How Machine Learning Models are Accelerating Small Business Lending
With over 30.2 million registered companies in 2018, small and medium-sized businesses make up 99.9% of all US businesses. They’re a powerful driving force of the economy, accounting for 1.9 million net new jobs in 2017 and nearly 50% of total US employment. Their sustained growth is critical to future economic developments. Yet, ironically enough, our banking system is unable to meet their funding needs.
Small businesses have smaller capital needs. Taking into account the risk factor, the long review process and the amount of work needed to be done, small business loans generally don’t pay off in the traditional lending system. As a result, banks largely avoid lending to small businesses, turning their focus to well-established SMBs, bigger commercial loans, and consumer products. On the other hand, small businesses rarely have the capital and the structure needed to carry them through a months-long loan review process, at the end of which they’re likely to be declined.
But these challenges have given way to opportunities, thanks to the advancements in the field of Big Data and Artificial Intelligence. The alternative lending market, driven by financial technology (FinTech) startups, is helping bridge this gap and providing an expanding number of small businesses with the necessary growth capital. Currently, machine learning has taken on a key role in reshaping the lending industry – and consequently small businesses as well. Here’s how machine learning models can be used to create new opportunities and vastly improve small business lending.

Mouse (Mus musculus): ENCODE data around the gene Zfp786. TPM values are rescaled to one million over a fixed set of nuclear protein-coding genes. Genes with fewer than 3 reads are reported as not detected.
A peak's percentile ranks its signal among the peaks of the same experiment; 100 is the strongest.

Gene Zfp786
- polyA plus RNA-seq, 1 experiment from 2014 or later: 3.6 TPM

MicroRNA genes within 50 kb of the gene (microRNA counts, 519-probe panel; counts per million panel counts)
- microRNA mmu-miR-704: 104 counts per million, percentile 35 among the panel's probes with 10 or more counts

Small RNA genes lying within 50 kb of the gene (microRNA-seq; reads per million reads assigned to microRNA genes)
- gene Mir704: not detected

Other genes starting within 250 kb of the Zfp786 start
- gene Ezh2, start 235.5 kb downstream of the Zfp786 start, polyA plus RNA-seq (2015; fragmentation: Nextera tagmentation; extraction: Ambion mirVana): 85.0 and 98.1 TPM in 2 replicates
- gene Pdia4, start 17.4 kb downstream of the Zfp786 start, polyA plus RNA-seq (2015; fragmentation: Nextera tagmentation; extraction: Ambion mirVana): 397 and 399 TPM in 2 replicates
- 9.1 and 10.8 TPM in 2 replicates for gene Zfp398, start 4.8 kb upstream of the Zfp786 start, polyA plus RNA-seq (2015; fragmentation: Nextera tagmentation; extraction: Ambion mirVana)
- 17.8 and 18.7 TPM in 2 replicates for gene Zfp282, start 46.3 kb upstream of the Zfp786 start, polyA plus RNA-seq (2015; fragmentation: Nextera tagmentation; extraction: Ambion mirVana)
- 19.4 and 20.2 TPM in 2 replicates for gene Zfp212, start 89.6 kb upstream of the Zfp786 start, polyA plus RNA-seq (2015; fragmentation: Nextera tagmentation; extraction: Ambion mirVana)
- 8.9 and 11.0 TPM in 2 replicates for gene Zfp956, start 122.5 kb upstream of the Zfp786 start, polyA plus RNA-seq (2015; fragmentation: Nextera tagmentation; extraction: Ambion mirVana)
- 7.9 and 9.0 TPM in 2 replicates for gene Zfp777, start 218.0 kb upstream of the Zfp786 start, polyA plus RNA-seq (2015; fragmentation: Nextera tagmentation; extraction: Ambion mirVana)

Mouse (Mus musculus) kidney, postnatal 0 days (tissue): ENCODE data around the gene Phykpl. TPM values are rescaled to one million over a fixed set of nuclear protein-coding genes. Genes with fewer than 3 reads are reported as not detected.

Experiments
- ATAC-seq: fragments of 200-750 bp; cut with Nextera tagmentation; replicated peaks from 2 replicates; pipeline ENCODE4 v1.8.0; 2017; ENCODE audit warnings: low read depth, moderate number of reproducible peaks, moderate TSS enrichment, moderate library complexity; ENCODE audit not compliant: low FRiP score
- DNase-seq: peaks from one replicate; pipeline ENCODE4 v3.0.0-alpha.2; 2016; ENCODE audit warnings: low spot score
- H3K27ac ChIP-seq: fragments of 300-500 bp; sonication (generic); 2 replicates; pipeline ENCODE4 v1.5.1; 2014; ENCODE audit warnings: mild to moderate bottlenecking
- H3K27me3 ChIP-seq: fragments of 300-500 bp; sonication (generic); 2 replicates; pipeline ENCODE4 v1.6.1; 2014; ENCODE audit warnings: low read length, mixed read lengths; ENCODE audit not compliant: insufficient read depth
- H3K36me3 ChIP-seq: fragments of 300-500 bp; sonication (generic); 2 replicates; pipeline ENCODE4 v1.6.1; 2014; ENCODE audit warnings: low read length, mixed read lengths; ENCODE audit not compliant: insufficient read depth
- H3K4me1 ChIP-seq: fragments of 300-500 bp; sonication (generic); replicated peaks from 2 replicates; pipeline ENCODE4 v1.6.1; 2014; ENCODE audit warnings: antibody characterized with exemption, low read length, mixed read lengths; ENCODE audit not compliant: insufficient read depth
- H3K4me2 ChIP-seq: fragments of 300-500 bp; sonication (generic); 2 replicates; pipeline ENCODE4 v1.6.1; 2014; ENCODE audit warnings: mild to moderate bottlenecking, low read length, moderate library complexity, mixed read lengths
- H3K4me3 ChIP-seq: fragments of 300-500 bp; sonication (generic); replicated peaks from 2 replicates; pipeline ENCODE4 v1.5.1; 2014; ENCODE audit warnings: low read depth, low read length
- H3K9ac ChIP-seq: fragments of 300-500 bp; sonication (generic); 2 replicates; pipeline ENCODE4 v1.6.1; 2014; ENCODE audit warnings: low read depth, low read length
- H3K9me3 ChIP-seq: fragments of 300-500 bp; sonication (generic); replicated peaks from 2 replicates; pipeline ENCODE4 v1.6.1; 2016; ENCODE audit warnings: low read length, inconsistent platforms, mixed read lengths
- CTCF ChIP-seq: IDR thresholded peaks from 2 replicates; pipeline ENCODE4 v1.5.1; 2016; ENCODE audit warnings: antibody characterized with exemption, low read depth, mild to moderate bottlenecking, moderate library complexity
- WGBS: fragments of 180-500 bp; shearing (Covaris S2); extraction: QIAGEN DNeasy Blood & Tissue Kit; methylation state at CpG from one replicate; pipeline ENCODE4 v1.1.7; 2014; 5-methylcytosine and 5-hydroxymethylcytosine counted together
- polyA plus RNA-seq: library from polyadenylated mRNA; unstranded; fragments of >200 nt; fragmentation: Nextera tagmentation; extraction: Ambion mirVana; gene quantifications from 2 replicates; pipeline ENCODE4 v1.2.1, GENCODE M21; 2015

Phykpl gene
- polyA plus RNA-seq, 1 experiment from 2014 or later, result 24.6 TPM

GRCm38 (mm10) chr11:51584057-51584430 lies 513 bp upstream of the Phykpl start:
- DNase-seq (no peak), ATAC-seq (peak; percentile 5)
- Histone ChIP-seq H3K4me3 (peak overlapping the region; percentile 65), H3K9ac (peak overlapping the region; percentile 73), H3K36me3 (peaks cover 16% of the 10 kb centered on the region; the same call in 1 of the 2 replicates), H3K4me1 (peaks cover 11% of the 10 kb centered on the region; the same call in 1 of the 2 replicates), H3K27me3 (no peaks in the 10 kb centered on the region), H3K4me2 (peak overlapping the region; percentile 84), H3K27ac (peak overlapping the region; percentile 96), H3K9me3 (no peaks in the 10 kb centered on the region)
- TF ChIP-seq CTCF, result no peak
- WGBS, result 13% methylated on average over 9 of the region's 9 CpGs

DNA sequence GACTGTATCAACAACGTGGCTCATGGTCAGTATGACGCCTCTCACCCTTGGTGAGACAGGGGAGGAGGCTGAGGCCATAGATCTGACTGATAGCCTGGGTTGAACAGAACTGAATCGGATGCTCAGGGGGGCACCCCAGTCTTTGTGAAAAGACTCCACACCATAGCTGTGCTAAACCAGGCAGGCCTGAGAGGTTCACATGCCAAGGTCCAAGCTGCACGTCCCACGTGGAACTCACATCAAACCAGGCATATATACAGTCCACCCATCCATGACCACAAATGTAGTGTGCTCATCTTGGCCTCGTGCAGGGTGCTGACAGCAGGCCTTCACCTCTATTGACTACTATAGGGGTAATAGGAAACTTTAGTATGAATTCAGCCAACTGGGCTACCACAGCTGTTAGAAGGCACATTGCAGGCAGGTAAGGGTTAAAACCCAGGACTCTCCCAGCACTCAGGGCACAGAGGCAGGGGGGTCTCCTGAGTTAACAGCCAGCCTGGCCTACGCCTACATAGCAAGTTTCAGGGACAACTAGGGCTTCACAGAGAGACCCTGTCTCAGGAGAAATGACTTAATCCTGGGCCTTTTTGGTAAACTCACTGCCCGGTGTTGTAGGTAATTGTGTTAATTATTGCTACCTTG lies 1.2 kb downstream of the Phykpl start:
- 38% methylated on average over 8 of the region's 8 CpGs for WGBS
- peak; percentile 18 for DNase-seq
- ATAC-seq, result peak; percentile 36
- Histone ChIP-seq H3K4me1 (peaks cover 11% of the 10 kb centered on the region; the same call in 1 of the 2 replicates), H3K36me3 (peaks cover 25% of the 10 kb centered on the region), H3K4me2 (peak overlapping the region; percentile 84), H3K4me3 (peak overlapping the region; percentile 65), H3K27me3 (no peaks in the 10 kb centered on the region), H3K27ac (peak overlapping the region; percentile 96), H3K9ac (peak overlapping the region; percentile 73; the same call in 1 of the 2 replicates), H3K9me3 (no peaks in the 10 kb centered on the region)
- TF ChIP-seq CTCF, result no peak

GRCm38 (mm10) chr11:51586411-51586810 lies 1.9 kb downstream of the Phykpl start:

Expanding the pool of creditworthy borrowers
The major issue with lending to small businesses thus far is that traditional lending systems examine a very narrow range of data points during the application process. More often than not, a small business is not going to be creditworthy as a result of being judged solely by criteria such as Paydex scores. This has proven ineffective in this day and age when various factors need to be considered in order to paint a more accurate, nuanced image of creditworthiness.
That’s where machine learning comes in, helping review extensive datasets and a significantly larger number of scenarios which aren’t even considered in the traditional system. By using machine learning models, lenders can review all kinds of relevant information, from Yelp scores to real-time shipping trends, and obtain enhanced real-time data. That way, small businesses can be reviewed more fairly and given a chance, while lenders can efficiently collect data beyond basic credit metrics in order to create advanced risk profiles.
Using predictive models to improve credit underwriting
The extensive time it takes to review loan applications is another major complaint among entrepreneurs, whose companies, as we’ve mentioned, rarely have the cushion to wait through the process. Even in the traditional system, small business lenders need to collect data from a variety of sources, including both the company data and the owners’ personal data in the review. Then these datasets need to be cleaned, important variables extracted, after which the lenders can determine financial eligibility and set the pricing.
This is not only a lengthy process but it also requires constantly getting back to the applicant to collect missing information. In practice, lenders also often end up with inconsistent data that demands further analysis.